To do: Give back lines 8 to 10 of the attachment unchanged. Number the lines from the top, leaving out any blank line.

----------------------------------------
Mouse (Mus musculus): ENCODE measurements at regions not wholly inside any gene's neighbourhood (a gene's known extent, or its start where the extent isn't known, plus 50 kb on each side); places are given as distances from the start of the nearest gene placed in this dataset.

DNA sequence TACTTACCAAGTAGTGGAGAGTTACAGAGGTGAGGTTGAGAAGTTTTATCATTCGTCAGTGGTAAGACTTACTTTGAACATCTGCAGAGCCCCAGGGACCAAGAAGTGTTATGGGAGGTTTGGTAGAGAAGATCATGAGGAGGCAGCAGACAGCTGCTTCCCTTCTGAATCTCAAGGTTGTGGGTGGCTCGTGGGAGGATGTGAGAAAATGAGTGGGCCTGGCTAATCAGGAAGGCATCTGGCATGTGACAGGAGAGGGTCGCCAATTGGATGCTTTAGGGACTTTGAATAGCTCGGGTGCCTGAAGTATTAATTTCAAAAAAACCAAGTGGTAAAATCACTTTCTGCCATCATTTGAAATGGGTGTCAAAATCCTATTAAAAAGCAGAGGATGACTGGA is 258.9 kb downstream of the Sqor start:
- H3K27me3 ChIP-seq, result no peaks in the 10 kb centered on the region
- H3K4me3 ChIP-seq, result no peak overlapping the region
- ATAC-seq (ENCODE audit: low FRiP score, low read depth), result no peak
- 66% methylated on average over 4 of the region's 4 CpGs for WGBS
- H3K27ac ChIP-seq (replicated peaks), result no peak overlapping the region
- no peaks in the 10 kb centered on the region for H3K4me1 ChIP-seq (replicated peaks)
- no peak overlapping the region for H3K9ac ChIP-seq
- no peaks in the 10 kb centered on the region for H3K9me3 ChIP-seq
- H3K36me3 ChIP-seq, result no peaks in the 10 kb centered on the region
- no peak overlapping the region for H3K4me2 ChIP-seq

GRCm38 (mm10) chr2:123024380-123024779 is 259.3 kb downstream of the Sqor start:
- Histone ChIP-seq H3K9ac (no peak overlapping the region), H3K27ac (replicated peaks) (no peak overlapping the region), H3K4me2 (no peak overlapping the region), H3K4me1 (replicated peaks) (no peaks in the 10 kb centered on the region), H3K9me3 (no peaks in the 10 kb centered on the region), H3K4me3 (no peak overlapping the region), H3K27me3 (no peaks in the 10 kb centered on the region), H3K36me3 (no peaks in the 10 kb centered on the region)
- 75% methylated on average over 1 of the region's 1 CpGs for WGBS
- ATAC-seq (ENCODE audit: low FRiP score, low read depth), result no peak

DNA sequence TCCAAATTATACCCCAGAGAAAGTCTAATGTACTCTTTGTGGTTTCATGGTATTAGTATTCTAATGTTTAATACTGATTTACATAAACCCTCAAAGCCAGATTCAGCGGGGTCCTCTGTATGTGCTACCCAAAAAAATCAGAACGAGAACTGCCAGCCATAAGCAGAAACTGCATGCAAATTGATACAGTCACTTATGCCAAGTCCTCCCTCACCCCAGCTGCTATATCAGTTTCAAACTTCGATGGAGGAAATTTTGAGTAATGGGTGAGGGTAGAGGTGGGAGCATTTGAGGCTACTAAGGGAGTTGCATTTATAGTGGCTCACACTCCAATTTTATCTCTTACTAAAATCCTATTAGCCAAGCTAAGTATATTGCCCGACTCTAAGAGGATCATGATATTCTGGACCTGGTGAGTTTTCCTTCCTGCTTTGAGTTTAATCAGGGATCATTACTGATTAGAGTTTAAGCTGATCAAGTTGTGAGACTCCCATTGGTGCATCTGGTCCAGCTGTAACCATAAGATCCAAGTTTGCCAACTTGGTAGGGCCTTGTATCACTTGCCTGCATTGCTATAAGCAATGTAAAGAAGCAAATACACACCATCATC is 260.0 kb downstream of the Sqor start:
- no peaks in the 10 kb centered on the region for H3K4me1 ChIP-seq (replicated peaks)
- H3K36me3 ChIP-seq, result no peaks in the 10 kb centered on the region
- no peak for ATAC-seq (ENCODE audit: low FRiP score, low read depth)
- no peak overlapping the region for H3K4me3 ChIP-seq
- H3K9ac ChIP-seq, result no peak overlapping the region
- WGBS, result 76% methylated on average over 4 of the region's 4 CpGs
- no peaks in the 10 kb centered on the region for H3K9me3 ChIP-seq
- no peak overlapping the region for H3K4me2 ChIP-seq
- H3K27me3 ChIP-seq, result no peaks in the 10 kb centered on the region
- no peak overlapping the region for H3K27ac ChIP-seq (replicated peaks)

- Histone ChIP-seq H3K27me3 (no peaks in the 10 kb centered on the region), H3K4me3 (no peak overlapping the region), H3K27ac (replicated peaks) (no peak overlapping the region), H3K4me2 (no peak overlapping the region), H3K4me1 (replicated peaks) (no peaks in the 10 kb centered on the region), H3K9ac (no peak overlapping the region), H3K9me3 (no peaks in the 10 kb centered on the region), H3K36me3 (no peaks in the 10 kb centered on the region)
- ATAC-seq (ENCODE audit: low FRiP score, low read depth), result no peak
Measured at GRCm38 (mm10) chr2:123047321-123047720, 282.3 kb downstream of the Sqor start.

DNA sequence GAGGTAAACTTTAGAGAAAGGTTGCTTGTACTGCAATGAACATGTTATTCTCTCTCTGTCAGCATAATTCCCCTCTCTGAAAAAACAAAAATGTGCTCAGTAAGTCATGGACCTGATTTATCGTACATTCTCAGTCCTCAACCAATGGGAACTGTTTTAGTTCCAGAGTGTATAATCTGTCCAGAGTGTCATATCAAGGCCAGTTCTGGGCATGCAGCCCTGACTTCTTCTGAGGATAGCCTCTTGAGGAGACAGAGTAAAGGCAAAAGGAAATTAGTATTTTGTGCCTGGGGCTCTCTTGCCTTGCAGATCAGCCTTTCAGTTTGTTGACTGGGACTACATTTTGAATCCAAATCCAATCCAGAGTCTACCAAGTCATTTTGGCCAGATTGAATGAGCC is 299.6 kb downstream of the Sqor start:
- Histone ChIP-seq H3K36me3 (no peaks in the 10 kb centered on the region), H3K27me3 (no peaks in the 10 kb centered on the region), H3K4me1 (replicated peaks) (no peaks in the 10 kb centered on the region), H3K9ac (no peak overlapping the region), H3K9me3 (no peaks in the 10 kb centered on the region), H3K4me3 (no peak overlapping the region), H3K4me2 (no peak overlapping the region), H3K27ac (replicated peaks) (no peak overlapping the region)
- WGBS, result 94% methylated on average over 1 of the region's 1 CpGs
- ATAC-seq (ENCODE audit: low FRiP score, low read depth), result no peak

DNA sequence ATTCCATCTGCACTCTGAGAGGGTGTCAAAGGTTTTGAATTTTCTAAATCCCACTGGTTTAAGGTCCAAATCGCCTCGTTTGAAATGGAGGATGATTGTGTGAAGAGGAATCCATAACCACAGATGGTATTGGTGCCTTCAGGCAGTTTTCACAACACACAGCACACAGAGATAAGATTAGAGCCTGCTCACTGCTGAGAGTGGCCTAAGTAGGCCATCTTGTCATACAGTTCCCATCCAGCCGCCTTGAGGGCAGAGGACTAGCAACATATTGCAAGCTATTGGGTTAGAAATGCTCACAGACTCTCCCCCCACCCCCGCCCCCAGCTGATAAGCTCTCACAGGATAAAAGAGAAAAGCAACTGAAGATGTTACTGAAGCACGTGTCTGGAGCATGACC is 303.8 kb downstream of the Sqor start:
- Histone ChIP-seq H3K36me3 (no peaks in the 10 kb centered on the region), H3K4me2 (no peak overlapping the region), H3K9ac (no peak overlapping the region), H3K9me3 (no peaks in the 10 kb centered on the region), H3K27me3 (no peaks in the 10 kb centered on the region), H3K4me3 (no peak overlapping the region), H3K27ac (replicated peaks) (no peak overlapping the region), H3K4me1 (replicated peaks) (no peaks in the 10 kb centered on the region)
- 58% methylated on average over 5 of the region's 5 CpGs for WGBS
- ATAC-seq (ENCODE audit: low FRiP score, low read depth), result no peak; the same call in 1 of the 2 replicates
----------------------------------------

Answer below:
- no peaks in the 10 kb centered on the region for H3K4me1 ChIP-seq (replicated peaks)
- no peak overlapping the region for H3K9ac ChIP-seq
- no peaks in the 10 kb centered on the region for H3K9me3 ChIP-seq